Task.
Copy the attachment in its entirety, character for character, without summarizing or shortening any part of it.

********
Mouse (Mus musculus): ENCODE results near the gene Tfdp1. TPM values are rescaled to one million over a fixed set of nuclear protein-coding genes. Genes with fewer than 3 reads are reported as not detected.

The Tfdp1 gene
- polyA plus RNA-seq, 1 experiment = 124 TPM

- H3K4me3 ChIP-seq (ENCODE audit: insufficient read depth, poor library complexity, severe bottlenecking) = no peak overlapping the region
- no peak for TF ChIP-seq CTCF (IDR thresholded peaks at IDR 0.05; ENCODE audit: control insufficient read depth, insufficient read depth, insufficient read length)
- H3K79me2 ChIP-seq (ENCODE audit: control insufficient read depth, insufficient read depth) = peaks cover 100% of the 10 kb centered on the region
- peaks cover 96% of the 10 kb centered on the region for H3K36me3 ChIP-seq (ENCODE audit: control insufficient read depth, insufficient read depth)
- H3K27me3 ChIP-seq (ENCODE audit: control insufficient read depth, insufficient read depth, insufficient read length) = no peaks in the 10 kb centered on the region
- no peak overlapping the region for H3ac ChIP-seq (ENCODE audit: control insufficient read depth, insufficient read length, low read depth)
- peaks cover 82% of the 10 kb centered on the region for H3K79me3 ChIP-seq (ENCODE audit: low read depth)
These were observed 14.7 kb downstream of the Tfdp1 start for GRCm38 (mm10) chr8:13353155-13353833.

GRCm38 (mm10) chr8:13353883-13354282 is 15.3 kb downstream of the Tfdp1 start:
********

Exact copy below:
Mouse (Mus musculus): ENCODE results near the gene Tfdp1. TPM values are rescaled to one million over a fixed set of nuclear protein-coding genes. Genes with fewer than 3 reads are reported as not detected.

The Tfdp1 gene
- polyA plus RNA-seq, 1 experiment = 124 TPM

- H3K4me3 ChIP-seq (ENCODE audit: insufficient read depth, poor library complexity, severe bottlenecking) = no peak overlapping the region
- no peak for TF ChIP-seq CTCF (IDR thresholded peaks at IDR 0.05; ENCODE audit: control insufficient read depth, insufficient read depth, insufficient read length)
- H3K79me2 ChIP-seq (ENCODE audit: control insufficient read depth, insufficient read depth) = peaks cover 100% of the 10 kb centered on the region
- peaks cover 96% of the 10 kb centered on the region for H3K36me3 ChIP-seq (ENCODE audit: control insufficient read depth, insufficient read depth)
- H3K27me3 ChIP-seq (ENCODE audit: control insufficient read depth, insufficient read depth, insufficient read length) = no peaks in the 10 kb centered on the region
- no peak overlapping the region for H3ac ChIP-seq (ENCODE audit: control insufficient read depth, insufficient read length, low read depth)
- peaks cover 82% of the 10 kb centered on the region for H3K79me3 ChIP-seq (ENCODE audit: low read depth)
These were observed 14.7 kb downstream of the Tfdp1 start for GRCm38 (mm10) chr8:13353155-13353833.

GRCm38 (mm10) chr8:13353883-13354282 is 15.3 kb downstream of the Tfdp1 start: